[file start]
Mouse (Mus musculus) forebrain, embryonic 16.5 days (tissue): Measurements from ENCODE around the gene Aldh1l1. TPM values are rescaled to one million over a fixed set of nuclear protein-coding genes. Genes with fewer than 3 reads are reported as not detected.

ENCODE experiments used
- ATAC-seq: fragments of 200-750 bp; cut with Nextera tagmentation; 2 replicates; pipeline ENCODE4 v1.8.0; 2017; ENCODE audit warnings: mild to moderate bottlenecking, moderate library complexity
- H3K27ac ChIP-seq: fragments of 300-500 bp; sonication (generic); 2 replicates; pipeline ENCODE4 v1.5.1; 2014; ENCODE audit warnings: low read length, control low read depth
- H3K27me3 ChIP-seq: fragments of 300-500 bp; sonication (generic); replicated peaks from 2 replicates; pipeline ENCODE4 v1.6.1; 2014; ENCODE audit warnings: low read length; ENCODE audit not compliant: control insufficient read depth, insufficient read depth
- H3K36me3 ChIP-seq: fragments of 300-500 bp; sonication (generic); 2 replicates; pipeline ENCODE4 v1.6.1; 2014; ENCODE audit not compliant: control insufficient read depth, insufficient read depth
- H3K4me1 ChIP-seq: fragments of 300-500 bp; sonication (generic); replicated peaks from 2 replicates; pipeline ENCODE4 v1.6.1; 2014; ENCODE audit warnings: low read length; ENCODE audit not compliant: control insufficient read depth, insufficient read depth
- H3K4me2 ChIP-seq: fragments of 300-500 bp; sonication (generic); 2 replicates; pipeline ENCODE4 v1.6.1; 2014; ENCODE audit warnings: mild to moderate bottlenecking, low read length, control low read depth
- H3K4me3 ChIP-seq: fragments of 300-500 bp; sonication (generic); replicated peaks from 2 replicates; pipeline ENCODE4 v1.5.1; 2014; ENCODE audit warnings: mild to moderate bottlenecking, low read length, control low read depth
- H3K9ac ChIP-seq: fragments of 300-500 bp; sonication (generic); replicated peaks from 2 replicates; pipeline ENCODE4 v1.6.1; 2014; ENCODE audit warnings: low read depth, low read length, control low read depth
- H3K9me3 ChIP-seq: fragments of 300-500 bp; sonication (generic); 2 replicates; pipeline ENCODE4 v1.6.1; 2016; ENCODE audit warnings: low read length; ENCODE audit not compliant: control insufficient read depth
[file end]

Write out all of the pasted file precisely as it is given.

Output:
Mouse (Mus musculus) forebrain, embryonic 16.5 days (tissue): Measurements from ENCODE around the gene Aldh1l1. TPM values are rescaled to one million over a fixed set of nuclear protein-coding genes. Genes with fewer than 3 reads are reported as not detected.

ENCODE experiments used
- ATAC-seq: fragments of 200-750 bp; cut with Nextera tagmentation; 2 replicates; pipeline ENCODE4 v1.8.0; 2017; ENCODE audit warnings: mild to moderate bottlenecking, moderate library complexity
- H3K27ac ChIP-seq: fragments of 300-500 bp; sonication (generic); 2 replicates; pipeline ENCODE4 v1.5.1; 2014; ENCODE audit warnings: low read length, control low read depth
- H3K27me3 ChIP-seq: fragments of 300-500 bp; sonication (generic); replicated peaks from 2 replicates; pipeline ENCODE4 v1.6.1; 2014; ENCODE audit warnings: low read length; ENCODE audit not compliant: control insufficient read depth, insufficient read depth
- H3K36me3 ChIP-seq: fragments of 300-500 bp; sonication (generic); 2 replicates; pipeline ENCODE4 v1.6.1; 2014; ENCODE audit not compliant: control insufficient read depth, insufficient read depth
- H3K4me1 ChIP-seq: fragments of 300-500 bp; sonication (generic); replicated peaks from 2 replicates; pipeline ENCODE4 v1.6.1; 2014; ENCODE audit warnings: low read length; ENCODE audit not compliant: control insufficient read depth, insufficient read depth
- H3K4me2 ChIP-seq: fragments of 300-500 bp; sonication (generic); 2 replicates; pipeline ENCODE4 v1.6.1; 2014; ENCODE audit warnings: mild to moderate bottlenecking, low read length, control low read depth
- H3K4me3 ChIP-seq: fragments of 300-500 bp; sonication (generic); replicated peaks from 2 replicates; pipeline ENCODE4 v1.5.1; 2014; ENCODE audit warnings: mild to moderate bottlenecking, low read length, control low read depth
- H3K9ac ChIP-seq: fragments of 300-500 bp; sonication (generic); replicated peaks from 2 replicates; pipeline ENCODE4 v1.6.1; 2014; ENCODE audit warnings: low read depth, low read length, control low read depth
- H3K9me3 ChIP-seq: fragments of 300-500 bp; sonication (generic); 2 replicates; pipeline ENCODE4 v1.6.1; 2016; ENCODE audit warnings: low read length; ENCODE audit not compliant: control insufficient read depth